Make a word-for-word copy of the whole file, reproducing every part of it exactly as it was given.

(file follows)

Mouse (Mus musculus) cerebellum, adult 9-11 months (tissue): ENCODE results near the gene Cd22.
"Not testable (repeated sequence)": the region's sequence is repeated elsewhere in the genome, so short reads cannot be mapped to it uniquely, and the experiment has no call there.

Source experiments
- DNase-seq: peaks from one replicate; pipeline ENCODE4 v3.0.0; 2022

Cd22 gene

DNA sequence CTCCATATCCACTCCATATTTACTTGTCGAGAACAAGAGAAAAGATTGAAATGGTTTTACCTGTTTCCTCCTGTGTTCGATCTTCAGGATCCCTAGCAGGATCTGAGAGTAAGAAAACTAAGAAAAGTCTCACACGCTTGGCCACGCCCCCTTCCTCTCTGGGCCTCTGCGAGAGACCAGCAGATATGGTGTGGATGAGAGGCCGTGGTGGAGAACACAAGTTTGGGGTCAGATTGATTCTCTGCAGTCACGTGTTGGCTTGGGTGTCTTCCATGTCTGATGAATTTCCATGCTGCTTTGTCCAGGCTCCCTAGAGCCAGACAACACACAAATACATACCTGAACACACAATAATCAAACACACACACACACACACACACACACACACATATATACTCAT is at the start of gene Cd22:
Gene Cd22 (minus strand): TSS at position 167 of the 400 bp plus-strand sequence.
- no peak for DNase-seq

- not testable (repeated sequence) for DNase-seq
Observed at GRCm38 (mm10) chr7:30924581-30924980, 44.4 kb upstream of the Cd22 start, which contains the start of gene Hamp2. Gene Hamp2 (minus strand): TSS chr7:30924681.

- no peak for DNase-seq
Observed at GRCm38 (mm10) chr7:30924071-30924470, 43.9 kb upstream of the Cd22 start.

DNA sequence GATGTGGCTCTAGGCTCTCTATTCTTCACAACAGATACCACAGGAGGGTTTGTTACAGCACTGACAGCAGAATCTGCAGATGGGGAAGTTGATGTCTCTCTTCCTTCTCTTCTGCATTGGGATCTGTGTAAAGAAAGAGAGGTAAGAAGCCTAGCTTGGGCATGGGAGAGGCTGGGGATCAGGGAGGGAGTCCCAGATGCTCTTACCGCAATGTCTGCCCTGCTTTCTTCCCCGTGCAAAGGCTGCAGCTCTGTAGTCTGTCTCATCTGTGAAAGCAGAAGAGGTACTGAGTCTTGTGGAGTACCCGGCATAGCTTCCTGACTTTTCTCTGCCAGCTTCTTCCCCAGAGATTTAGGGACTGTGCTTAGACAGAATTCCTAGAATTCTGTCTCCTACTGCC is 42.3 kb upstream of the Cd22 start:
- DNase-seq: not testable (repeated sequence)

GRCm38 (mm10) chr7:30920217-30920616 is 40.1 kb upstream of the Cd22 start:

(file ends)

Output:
Mouse (Mus musculus) cerebellum, adult 9-11 months (tissue): ENCODE results near the gene Cd22.
"Not testable (repeated sequence)": the region's sequence is repeated elsewhere in the genome, so short reads cannot be mapped to it uniquely, and the experiment has no call there.

Source experiments
- DNase-seq: peaks from one replicate; pipeline ENCODE4 v3.0.0; 2022

Cd22 gene

DNA sequence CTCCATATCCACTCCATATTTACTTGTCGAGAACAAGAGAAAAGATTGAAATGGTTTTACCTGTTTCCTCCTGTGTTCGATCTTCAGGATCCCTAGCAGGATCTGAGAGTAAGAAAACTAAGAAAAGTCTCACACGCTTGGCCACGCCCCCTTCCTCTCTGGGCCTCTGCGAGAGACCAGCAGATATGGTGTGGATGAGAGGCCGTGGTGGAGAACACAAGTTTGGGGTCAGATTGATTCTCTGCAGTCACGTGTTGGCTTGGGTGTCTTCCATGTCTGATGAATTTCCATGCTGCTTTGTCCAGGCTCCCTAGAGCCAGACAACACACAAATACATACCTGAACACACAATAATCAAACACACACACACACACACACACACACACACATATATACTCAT is at the start of gene Cd22:
Gene Cd22 (minus strand): TSS at position 167 of the 400 bp plus-strand sequence.
- no peak for DNase-seq

- not testable (repeated sequence) for DNase-seq
Observed at GRCm38 (mm10) chr7:30924581-30924980, 44.4 kb upstream of the Cd22 start, which contains the start of gene Hamp2. Gene Hamp2 (minus strand): TSS chr7:30924681.

- no peak for DNase-seq
Observed at GRCm38 (mm10) chr7:30924071-30924470, 43.9 kb upstream of the Cd22 start.

DNA sequence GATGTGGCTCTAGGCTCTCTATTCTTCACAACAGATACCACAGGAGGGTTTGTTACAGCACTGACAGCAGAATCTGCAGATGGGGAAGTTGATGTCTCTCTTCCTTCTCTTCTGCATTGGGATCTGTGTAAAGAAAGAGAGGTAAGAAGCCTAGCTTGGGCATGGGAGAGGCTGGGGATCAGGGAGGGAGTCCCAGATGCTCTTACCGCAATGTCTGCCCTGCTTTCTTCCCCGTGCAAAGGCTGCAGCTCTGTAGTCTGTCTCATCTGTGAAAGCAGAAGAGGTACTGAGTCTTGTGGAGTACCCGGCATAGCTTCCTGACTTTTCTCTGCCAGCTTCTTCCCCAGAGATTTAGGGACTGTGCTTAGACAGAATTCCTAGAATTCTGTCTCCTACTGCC is 42.3 kb upstream of the Cd22 start:
- DNase-seq: not testable (repeated sequence)

GRCm38 (mm10) chr7:30920217-30920616 is 40.1 kb upstream of the Cd22 start: